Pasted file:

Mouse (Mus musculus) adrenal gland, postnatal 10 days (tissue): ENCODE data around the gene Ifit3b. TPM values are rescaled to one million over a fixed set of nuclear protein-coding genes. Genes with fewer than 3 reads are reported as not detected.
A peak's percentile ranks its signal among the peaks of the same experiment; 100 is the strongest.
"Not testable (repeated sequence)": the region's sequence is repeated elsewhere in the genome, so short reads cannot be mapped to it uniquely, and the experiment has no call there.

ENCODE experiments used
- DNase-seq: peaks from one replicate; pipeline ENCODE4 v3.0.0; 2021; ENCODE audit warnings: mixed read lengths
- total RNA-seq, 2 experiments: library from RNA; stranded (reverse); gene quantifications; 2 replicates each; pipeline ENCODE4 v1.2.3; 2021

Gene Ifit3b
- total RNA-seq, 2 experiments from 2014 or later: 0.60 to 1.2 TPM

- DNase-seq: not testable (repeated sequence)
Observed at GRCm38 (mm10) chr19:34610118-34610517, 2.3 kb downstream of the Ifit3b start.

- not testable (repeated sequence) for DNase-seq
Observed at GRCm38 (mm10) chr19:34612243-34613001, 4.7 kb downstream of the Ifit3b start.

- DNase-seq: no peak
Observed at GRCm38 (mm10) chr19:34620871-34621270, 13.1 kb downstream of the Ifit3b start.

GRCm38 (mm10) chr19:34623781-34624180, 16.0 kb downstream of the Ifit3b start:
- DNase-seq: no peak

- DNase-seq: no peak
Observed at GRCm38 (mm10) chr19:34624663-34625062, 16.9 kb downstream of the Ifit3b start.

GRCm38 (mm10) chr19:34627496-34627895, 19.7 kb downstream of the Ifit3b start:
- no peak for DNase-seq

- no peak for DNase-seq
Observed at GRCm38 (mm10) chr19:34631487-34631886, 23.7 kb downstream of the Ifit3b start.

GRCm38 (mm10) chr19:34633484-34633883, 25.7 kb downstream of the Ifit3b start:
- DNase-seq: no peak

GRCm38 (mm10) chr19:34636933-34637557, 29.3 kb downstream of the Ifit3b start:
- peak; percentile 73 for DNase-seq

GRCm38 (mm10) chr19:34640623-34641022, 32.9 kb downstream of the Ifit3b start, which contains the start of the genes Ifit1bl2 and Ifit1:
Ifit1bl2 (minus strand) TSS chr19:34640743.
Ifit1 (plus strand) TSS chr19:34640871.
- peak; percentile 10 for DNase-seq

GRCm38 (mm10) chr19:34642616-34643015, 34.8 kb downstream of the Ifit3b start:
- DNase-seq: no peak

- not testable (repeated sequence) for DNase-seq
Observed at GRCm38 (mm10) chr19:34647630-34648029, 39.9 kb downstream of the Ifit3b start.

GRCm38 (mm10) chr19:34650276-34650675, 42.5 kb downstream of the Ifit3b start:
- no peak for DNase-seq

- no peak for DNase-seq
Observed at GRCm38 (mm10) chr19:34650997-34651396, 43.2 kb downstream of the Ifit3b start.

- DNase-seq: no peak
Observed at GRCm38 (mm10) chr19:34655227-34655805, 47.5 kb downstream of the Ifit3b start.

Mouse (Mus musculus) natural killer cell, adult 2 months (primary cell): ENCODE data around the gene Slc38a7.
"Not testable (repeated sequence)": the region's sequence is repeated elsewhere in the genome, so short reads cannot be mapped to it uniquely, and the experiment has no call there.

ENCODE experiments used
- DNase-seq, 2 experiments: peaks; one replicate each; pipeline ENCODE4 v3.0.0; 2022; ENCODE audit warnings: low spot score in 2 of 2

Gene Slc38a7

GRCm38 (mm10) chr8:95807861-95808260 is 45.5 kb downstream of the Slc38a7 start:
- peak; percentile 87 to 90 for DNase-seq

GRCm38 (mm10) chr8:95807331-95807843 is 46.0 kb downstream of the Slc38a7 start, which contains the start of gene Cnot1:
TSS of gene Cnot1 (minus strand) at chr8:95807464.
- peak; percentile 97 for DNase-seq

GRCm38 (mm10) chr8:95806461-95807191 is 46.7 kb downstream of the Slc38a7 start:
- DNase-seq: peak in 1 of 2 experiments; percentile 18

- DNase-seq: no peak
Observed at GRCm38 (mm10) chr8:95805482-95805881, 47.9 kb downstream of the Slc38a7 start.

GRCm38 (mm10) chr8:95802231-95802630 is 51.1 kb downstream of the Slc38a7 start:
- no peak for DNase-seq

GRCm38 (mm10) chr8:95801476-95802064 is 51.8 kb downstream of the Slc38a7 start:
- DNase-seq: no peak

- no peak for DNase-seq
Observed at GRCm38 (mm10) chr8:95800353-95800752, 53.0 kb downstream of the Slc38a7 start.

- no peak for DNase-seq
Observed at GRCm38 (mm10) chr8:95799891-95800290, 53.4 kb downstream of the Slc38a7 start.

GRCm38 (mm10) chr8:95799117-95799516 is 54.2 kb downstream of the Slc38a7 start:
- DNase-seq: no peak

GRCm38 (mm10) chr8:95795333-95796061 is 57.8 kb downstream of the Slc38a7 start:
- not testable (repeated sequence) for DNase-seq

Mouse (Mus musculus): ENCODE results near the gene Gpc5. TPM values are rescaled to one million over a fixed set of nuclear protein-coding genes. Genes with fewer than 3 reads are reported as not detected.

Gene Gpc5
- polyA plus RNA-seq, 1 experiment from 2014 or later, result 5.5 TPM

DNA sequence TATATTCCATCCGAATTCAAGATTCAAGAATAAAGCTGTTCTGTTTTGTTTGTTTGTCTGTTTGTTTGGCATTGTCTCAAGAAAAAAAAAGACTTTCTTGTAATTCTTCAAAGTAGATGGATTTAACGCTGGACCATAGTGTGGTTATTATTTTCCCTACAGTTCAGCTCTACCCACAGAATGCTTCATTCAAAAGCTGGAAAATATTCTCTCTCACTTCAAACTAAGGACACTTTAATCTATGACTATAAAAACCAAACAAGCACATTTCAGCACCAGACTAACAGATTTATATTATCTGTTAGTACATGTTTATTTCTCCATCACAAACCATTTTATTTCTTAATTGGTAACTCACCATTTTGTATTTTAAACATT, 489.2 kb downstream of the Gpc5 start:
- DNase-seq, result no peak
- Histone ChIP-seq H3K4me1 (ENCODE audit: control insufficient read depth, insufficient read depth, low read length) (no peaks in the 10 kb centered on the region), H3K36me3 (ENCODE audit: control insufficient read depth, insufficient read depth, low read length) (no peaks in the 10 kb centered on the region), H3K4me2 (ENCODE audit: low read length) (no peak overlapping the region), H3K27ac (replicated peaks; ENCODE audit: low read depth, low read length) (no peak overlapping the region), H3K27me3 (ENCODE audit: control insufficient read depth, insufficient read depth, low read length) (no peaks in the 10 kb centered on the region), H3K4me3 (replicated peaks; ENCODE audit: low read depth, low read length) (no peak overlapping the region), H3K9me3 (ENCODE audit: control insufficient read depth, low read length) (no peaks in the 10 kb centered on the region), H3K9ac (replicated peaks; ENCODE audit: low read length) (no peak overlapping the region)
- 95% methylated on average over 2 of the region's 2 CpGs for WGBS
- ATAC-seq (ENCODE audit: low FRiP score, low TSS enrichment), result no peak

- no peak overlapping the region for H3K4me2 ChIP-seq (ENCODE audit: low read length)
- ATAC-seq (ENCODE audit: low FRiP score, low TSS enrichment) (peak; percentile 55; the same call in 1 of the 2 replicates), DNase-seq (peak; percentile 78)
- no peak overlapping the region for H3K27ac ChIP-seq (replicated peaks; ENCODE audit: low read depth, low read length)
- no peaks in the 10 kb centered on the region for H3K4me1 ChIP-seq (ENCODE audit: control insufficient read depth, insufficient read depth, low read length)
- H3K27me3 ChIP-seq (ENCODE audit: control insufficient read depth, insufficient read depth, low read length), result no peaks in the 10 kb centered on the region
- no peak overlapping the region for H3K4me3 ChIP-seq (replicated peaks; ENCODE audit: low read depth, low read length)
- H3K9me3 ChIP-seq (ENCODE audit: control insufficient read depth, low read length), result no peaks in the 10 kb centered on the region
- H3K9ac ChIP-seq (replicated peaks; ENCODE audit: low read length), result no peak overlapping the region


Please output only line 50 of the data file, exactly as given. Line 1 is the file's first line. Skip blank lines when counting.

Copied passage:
- peak; percentile 97 for DNase-seq